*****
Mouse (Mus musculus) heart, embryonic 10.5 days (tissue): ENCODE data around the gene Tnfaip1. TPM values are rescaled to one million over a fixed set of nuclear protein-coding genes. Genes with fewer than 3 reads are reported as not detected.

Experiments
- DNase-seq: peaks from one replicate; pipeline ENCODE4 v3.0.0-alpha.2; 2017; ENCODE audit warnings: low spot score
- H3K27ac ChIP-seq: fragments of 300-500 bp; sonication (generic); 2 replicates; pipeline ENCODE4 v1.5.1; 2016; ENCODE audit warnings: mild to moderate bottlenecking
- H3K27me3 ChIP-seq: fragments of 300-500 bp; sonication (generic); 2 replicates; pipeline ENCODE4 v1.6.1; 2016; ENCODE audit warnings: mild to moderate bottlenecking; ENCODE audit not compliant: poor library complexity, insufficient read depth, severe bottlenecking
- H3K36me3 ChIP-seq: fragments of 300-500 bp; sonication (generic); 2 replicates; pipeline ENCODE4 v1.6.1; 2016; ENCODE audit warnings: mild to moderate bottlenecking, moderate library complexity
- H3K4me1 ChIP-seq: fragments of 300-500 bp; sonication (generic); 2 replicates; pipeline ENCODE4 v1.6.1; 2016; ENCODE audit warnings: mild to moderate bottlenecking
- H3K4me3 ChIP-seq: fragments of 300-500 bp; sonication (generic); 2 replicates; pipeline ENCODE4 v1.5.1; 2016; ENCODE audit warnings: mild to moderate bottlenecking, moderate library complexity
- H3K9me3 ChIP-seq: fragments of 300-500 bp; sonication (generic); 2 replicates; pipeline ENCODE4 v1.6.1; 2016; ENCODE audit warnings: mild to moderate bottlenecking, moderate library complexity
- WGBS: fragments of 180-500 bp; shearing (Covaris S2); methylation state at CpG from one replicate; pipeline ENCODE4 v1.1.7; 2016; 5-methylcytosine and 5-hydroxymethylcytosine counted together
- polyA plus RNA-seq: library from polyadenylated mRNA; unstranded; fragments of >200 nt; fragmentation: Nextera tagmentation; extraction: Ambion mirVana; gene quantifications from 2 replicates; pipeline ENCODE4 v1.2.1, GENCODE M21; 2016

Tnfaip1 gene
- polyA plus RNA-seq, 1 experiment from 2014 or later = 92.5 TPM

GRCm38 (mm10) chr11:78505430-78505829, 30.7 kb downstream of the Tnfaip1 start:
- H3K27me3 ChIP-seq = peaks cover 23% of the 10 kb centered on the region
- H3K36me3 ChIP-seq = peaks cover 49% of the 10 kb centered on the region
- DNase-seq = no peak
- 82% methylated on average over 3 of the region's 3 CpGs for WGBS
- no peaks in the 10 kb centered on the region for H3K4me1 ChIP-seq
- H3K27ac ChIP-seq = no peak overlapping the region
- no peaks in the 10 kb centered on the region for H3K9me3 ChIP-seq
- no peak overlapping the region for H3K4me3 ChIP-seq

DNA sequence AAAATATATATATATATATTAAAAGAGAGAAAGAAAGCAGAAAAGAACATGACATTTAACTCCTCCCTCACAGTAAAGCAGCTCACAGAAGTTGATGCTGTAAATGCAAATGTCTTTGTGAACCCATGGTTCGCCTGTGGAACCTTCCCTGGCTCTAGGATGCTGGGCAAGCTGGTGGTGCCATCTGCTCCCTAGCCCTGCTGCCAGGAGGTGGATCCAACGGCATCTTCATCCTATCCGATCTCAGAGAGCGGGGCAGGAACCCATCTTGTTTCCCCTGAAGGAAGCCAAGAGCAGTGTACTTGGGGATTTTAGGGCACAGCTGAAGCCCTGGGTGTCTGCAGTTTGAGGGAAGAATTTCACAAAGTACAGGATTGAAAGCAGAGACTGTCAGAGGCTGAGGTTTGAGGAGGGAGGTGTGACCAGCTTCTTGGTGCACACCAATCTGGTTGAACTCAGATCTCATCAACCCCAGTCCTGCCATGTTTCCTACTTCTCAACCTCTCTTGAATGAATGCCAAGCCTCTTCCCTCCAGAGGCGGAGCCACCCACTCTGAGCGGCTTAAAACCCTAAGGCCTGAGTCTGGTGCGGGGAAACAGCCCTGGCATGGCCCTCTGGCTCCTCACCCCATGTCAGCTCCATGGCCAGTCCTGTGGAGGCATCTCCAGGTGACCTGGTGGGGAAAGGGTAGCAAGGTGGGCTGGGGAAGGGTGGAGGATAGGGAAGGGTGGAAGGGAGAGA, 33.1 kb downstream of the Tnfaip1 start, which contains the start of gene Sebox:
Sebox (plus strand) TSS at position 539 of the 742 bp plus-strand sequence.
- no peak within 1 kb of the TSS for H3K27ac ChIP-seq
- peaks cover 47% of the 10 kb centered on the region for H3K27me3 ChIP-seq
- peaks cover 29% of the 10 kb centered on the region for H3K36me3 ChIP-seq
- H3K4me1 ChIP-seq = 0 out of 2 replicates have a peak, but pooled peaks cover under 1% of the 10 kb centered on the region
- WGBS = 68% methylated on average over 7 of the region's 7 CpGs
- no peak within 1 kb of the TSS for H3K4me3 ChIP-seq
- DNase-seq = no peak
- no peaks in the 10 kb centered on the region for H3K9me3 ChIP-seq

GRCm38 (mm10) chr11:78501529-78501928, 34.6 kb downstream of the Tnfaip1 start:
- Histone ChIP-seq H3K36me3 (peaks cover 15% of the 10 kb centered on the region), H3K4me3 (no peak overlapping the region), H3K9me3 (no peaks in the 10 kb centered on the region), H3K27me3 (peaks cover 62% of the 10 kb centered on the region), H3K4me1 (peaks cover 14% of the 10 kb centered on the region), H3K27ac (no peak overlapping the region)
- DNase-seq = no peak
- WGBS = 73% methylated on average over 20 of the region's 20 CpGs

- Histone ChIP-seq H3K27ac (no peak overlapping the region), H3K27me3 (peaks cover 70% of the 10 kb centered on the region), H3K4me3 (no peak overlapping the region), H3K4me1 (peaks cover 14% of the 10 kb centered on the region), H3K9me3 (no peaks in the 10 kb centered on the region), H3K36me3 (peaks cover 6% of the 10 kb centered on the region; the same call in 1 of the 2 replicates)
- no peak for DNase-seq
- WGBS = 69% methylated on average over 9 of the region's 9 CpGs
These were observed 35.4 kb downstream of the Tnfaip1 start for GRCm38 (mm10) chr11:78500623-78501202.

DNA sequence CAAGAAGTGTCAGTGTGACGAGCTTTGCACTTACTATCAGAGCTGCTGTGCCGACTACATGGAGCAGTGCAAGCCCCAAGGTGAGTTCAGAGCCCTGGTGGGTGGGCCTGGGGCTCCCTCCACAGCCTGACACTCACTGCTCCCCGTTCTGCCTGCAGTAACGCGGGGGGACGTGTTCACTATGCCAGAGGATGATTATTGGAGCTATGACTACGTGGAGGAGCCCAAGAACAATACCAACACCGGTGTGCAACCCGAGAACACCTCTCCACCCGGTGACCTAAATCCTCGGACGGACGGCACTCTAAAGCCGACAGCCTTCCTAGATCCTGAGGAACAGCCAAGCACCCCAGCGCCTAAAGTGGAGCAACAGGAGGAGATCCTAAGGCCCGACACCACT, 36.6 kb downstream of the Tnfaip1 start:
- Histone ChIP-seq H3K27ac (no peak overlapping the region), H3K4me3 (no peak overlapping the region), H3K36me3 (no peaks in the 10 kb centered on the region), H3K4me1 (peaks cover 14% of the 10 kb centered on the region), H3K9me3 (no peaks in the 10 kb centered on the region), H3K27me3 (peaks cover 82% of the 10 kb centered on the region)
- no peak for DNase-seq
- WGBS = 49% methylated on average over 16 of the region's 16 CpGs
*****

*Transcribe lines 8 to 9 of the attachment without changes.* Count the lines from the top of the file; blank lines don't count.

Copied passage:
- H3K4me3 ChIP-seq: fragments of 300-500 bp; sonication (generic); 2 replicates; pipeline ENCODE4 v1.5.1; 2016; ENCODE audit warnings: mild to moderate bottlenecking, moderate library complexity
- H3K9me3 ChIP-seq: fragments of 300-500 bp; sonication (generic); 2 replicates; pipeline ENCODE4 v1.6.1; 2016; ENCODE audit warnings: mild to moderate bottlenecking, moderate library complexity